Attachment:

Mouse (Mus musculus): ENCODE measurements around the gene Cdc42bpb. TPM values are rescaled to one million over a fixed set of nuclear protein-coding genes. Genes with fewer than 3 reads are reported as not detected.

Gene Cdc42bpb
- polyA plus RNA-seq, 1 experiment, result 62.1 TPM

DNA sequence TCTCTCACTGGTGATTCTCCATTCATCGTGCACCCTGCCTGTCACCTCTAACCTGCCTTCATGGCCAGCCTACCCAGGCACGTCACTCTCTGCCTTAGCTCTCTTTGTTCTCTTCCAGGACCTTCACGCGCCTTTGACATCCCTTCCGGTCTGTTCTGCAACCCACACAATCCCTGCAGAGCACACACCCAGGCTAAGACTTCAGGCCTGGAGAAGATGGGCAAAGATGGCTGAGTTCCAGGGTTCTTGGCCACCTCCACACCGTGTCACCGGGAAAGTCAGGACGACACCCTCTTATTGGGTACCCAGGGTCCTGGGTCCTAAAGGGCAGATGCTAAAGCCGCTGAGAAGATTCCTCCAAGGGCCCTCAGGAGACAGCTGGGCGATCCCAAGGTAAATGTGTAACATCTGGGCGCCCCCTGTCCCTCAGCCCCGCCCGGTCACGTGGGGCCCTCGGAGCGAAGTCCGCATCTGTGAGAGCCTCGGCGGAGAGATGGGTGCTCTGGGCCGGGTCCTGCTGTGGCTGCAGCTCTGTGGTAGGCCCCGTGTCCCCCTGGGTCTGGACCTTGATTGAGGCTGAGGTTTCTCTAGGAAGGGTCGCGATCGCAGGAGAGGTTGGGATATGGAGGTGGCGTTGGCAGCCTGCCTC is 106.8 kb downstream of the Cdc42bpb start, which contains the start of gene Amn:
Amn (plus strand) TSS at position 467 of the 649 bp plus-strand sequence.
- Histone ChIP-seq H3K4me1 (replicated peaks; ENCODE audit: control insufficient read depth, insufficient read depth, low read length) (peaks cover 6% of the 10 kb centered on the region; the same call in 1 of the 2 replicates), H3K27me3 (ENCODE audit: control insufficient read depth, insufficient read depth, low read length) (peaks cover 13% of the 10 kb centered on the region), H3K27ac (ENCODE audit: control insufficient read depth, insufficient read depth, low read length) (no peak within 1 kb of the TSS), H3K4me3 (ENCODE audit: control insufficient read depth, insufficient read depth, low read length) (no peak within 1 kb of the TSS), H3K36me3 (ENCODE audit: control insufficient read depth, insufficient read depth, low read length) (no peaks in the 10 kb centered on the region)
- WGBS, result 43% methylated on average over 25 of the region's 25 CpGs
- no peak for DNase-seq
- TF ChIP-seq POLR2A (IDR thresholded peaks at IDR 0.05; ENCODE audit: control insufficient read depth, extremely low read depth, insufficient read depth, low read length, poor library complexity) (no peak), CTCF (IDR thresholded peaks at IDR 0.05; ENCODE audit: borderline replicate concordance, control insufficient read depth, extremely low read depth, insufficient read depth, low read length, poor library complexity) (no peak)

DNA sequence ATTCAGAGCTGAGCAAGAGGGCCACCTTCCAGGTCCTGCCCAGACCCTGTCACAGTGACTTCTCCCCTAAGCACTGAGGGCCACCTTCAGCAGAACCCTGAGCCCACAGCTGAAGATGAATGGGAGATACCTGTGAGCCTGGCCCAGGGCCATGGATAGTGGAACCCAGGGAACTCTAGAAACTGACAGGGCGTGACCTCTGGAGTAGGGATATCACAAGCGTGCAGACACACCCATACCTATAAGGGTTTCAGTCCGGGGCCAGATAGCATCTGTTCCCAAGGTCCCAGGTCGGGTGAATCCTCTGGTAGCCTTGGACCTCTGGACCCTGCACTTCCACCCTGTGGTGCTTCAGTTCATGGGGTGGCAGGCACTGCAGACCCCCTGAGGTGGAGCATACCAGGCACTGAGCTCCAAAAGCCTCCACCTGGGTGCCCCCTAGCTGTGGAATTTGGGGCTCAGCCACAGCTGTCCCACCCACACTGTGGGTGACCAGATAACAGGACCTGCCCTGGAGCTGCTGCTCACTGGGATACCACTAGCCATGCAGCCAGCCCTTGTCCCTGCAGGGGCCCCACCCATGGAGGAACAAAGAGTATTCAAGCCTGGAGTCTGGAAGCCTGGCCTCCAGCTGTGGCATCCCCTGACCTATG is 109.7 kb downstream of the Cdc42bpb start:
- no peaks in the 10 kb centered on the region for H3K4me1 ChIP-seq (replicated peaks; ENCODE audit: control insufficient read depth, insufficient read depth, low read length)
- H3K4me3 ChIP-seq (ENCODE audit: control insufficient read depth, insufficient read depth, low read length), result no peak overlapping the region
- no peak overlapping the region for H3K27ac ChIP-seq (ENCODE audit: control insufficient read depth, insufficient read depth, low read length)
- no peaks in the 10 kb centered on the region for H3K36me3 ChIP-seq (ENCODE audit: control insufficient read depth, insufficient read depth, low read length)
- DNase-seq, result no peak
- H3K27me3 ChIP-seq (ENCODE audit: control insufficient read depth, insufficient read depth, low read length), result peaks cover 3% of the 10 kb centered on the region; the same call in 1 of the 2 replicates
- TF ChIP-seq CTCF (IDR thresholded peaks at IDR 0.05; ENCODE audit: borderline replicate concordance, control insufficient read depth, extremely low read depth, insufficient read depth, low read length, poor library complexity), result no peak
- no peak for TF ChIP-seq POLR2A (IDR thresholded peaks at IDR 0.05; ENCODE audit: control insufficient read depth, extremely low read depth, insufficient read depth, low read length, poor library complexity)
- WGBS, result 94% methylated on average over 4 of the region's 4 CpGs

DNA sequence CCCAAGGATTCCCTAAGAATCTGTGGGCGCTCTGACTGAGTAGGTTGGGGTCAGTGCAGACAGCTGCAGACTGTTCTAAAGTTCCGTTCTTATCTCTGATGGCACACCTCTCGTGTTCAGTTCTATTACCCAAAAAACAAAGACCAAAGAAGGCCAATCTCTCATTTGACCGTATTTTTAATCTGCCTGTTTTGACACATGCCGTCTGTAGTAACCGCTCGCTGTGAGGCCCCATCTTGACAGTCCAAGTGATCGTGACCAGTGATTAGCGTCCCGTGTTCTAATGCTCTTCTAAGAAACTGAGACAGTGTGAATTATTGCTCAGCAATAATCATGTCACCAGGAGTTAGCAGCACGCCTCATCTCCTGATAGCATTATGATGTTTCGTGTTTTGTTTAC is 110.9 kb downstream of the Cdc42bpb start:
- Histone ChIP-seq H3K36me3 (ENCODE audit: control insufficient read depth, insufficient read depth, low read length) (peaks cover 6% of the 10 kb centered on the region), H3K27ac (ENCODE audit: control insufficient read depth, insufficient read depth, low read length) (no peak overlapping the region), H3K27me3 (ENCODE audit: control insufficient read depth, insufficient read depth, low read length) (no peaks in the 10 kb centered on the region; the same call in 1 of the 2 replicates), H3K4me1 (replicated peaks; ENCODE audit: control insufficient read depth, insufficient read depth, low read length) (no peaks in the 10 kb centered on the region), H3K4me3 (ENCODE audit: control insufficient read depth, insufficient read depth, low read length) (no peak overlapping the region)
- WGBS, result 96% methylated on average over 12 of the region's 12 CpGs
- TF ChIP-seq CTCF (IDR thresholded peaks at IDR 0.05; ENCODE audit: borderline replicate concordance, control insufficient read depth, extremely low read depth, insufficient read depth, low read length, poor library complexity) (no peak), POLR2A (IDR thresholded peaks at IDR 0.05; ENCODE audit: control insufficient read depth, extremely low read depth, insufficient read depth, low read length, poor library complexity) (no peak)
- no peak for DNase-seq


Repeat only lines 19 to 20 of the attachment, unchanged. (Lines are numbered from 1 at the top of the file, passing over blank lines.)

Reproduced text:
- WGBS, result 94% methylated on average over 4 of the region's 4 CpGs

DNA sequence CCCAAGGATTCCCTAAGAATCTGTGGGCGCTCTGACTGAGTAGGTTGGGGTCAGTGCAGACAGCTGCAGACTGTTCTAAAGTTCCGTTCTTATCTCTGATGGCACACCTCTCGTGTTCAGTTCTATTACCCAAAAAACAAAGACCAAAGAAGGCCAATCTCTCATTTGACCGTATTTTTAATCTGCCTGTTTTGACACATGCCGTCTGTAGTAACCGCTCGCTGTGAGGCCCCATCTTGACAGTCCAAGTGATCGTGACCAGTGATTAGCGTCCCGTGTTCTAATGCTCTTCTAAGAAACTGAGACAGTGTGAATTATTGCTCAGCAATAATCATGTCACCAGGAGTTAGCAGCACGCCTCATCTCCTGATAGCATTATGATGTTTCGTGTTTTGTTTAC is 110.9 kb downstream of the Cdc42bpb start: